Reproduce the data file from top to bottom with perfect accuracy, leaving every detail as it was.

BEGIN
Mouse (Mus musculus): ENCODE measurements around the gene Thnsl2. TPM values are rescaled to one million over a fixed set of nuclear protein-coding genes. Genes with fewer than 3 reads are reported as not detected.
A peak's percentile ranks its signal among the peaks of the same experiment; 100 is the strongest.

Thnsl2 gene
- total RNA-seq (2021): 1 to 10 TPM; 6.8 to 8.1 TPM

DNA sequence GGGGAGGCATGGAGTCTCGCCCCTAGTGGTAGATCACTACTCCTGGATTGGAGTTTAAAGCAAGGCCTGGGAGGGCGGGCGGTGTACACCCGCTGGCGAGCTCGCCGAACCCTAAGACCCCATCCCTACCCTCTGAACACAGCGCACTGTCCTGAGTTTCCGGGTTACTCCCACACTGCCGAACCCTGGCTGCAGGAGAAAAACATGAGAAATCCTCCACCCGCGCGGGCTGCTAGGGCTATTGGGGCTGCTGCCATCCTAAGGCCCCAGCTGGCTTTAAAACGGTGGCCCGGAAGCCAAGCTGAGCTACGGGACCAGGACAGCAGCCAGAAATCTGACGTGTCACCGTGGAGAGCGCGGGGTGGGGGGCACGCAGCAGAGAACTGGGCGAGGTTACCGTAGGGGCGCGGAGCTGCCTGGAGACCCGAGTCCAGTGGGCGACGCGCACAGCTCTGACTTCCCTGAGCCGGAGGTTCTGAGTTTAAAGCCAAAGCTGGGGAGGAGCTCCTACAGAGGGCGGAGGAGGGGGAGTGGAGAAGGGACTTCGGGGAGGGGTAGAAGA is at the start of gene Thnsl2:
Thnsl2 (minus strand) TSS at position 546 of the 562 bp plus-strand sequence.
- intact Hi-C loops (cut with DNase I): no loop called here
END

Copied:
Mouse (Mus musculus): ENCODE measurements around the gene Thnsl2. TPM values are rescaled to one million over a fixed set of nuclear protein-coding genes. Genes with fewer than 3 reads are reported as not detected.
A peak's percentile ranks its signal among the peaks of the same experiment; 100 is the strongest.

Thnsl2 gene
- total RNA-seq (2021): 1 to 10 TPM; 6.8 to 8.1 TPM

DNA sequence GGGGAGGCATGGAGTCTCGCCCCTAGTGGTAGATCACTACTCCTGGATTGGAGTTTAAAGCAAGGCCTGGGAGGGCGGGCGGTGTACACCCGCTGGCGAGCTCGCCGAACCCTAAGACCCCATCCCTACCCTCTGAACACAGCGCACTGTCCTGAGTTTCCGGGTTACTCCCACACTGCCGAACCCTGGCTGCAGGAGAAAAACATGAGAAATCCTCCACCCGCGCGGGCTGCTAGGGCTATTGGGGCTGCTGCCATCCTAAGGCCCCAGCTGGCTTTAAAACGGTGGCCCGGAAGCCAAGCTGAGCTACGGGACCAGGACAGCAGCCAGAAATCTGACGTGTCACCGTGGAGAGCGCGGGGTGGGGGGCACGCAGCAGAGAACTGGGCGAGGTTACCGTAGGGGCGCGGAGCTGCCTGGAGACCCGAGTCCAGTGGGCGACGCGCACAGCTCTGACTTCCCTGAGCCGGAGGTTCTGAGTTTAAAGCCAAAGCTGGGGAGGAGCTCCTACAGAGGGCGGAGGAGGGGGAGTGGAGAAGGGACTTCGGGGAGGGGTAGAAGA is at the start of gene Thnsl2:
Thnsl2 (minus strand) TSS at position 546 of the 562 bp plus-strand sequence.
- intact Hi-C loops (cut with DNase I): no loop called here